There are two types of anger, passive and aggressive. Sam suffers from both. Wiki states, “One can mask rage by appearing overly dominant, or by being depressed.” Let’s face it, most of the time Sam is depressed. He has no joy in his life. He doesn’t go after women like his brother, he doesn’t socialize for fear of people close to him dying, he doesn’t let loose in a bar or a whorehouse or even go fishing for a good time either. Heck, he even eats salads all the time. That’s pure misery right there. He mostly sits in a motel room or in the car and either reads or thinks. And broods. We haven’t even had signs since season two that he still has his pay-per-view porn habit. He doesn’t dream of a happy future anymore. He’s maintained in both “Wishful Thinking” and “Swap Meat” whatever he hoped for once isn’t his life anymore. If he isn’t depressed, then he’s certainly depressing.

Then there’s the other side of masking rage, being overly dominant. There are times when Sam is pushed to the limit and the depressed complacent state turns into a show of massive force, aka using his powers. No wonder he craves the power that his demon blood brings him. Think about it, in order to unleash the kind of wrath he did in “My Blood Valentine” he had to channel that inner rage. It’s got to be a big source of fuel for that power. Anyone think that using his abilities to exorcise five demons at once and take out a horseman was actually calming his inner rage? Heavens no. If anything, it added gallons of jet fuel to an already out of control fire. It’s only building and getting worse.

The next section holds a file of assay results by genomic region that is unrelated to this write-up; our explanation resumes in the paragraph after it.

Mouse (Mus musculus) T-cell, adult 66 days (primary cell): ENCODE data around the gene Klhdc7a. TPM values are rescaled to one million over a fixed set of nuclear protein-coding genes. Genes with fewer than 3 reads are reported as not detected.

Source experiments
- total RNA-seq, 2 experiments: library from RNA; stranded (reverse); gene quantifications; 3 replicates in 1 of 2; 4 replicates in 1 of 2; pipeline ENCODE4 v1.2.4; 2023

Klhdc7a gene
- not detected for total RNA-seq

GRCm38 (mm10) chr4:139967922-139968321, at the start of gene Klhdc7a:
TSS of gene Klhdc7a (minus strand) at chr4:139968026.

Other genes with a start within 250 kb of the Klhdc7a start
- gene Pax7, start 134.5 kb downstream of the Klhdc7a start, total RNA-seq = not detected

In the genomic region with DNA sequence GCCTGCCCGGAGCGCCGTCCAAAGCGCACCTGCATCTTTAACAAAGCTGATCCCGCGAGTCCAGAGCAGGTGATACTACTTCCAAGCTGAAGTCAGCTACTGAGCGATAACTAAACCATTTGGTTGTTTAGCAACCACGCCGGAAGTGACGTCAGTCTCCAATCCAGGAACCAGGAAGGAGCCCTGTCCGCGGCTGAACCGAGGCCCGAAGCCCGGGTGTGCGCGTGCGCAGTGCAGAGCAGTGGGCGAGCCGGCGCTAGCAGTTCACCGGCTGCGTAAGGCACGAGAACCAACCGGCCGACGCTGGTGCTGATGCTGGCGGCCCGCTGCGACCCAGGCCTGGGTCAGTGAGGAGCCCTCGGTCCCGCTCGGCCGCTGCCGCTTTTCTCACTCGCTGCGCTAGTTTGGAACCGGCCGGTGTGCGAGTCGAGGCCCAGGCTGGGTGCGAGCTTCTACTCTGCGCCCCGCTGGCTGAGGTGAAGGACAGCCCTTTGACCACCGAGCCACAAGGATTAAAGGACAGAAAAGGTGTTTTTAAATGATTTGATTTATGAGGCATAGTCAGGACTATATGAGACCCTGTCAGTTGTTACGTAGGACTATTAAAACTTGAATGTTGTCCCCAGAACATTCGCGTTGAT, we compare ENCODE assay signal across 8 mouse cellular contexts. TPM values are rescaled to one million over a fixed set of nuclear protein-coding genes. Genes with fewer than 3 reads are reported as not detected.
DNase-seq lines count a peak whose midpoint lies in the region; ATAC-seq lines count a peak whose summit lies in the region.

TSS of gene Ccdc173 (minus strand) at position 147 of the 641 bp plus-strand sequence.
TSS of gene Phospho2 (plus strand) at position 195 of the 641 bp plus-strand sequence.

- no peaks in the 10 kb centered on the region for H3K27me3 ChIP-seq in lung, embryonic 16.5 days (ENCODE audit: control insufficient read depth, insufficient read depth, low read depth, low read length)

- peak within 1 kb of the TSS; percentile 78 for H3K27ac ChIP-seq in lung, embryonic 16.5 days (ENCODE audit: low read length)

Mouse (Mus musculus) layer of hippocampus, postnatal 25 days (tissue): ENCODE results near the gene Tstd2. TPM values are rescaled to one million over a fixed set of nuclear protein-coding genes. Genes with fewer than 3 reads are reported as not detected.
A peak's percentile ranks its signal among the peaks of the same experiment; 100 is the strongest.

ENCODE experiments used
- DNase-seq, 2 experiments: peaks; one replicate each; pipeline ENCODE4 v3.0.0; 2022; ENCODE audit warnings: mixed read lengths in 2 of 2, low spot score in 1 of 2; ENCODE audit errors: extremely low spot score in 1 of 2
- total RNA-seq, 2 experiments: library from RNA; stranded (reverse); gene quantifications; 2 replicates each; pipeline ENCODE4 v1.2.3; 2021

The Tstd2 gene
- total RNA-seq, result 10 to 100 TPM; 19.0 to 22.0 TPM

Where Did It Begin?

So where did it all begin? When did Sam start to lose control? It’s interesting in “My Bloody Valentine” when it was revealed that Dean was going through the motions. Sam is too. He doesn’t know what else to do. Unlike Dean though, his void is filled with anger. He loses himself and who he is during those moments. It usually takes a rude awakening, like a wraith pointing out how deep his issues are or a horseman getting inside his head for him to realize exactly what’s going on inside. How wrong it feels. How messed up he really is. How far from normal he is. 

That lack of normality is where it all started. All Sam has ever wanted is to be normal. That was decided not to be the case while he was an infant. After Azazel’s fateful visit, after his mother died, he never felt right inside.   He never had say on the path to follow, he didn’t have a normal family life like other kids and his father was constantly absent. He probably didn’t have much of an identity until he began rebelling against John and went off to Stanford. The frustration of being unable to live the life he wanted is the early manifestations of anger.